Cosmonauts: Birth of the Space Age

2016-02-13 23.06.29

The road to the stars is open.

– Sergei Korolev, 1957

I had been meaning to catch the Cosmonauts exhibition at the Science Museum for a while so when I heard they would be open until 10pm every Friday until the exhibition closes I decided to kickstart my weekend with a trip to Outer Space – (the jokes get worse from hereon in. Sorry.)

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Exterminate…

We begin by meeting two of the most influential figures of the Soviet Space Race – the mysterious ‘Chief Designer’ behind the spacecrafts that gave the Russians the edge over their American counterparts, Sergei Korolev, and the forefather of modern Space exploration, Konstantin Tsiolkovsky.

Unlike my disappointing experience at the V&A, this exhibition is excellently curated and even though the content runs the risk of alienating those of us who don’t have a degree in physics it strikes the perfect balance between informative and accessible.

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Three cosmonauts would have squeezed into this.  THREE.

All the key players were covered – the first canine cosmonaut, Laika, who made it all the way to Outer Space but sadly didn’t survive the return trip.  A few more dummy runs with dogs who did live to woof the tale and the Russians were ready to send a human – Yuri Gagarin became the first man in space and returned to a hero’s welcome.  Then there’s Valentina Tereshkova, the first woman in Space, and Alexey Leonov who made the first Spacewalk.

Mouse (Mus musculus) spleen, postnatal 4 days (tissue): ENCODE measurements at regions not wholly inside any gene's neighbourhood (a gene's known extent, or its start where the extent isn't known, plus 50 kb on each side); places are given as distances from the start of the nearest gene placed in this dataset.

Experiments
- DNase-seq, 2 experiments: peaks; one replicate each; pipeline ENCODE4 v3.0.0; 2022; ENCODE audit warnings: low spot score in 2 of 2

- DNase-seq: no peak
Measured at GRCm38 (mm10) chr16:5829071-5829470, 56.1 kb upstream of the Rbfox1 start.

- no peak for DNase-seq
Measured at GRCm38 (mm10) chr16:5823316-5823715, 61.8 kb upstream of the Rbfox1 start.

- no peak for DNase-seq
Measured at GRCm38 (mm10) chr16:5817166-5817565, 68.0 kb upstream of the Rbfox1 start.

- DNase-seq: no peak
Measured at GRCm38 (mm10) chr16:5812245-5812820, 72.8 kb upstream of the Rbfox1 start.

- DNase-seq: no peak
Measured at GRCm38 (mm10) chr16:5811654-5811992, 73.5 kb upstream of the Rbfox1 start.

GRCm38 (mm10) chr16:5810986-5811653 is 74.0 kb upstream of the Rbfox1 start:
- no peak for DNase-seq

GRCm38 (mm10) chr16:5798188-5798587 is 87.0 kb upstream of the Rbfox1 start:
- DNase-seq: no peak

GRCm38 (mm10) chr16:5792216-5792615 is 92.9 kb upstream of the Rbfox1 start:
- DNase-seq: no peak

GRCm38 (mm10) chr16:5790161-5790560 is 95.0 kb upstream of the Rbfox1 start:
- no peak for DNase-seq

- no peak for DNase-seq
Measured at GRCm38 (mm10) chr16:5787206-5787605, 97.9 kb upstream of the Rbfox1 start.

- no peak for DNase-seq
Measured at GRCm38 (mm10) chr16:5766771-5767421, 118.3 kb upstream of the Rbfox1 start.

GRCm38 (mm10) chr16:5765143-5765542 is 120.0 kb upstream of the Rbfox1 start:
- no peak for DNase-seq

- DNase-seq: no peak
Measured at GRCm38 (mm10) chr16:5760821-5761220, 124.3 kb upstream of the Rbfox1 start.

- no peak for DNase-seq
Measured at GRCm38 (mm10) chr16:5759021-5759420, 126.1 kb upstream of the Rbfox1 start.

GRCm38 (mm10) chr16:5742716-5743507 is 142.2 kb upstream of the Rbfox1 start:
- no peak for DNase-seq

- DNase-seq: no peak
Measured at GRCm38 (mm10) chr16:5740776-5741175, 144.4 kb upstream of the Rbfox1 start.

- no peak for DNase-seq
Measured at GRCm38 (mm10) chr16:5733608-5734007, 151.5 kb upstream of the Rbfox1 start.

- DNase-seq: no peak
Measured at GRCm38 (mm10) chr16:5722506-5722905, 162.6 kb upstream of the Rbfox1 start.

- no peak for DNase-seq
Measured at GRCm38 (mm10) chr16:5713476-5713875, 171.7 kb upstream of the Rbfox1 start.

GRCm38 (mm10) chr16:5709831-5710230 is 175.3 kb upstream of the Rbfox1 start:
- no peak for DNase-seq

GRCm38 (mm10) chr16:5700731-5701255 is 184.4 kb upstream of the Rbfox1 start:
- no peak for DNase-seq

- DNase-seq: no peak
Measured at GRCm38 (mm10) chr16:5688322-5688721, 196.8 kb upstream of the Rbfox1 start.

There’s plenty to pique the interest of even the most avid museum-goer from peering inside Tereshkova’s own spacecraft to watching archive footage of early cosmonauts in training while international headlines celebrating the Soviet Union’s space successes are projected onto walls overhead.  But it wasn’t all great guns and glory: the exhibition also pays homage to the cosmonauts who lived and died by their missions into Space.

Earth is the cradle of humanity, but one cannot live in the cradle forever.

– Konstantin Tsiolkovsky, 1911

There are a few volunteers dotted around the exhibition – make a beeline for them if you see them.  There is a story behind every item on display and they know each one inside out.  I met a lovely lady named Valia whose enthusiasm was infectious and talking to her really made my visit to the museum all the more special.  It was great to talk to someone who was so obviously passionate about the items on display and who got joy from sharing this with the visitors.

If you do decide to visit this exhibition (and you should do) be prepared for a lot of reading and a lot of people. But stick with it.  The curation is excellent and my interest was held from start to finish.  If you’re as interested in the stories of the people behind the Soviet Space Race as you are in the science then this is the exhibition for you.

Running until 13th March 2016 with late opening until 10pm on Friday nights book your tickets quick or miss out on one of the best exhibitions the city has to offer.  You have been warned!

Until next time,

L X

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Under pressure.

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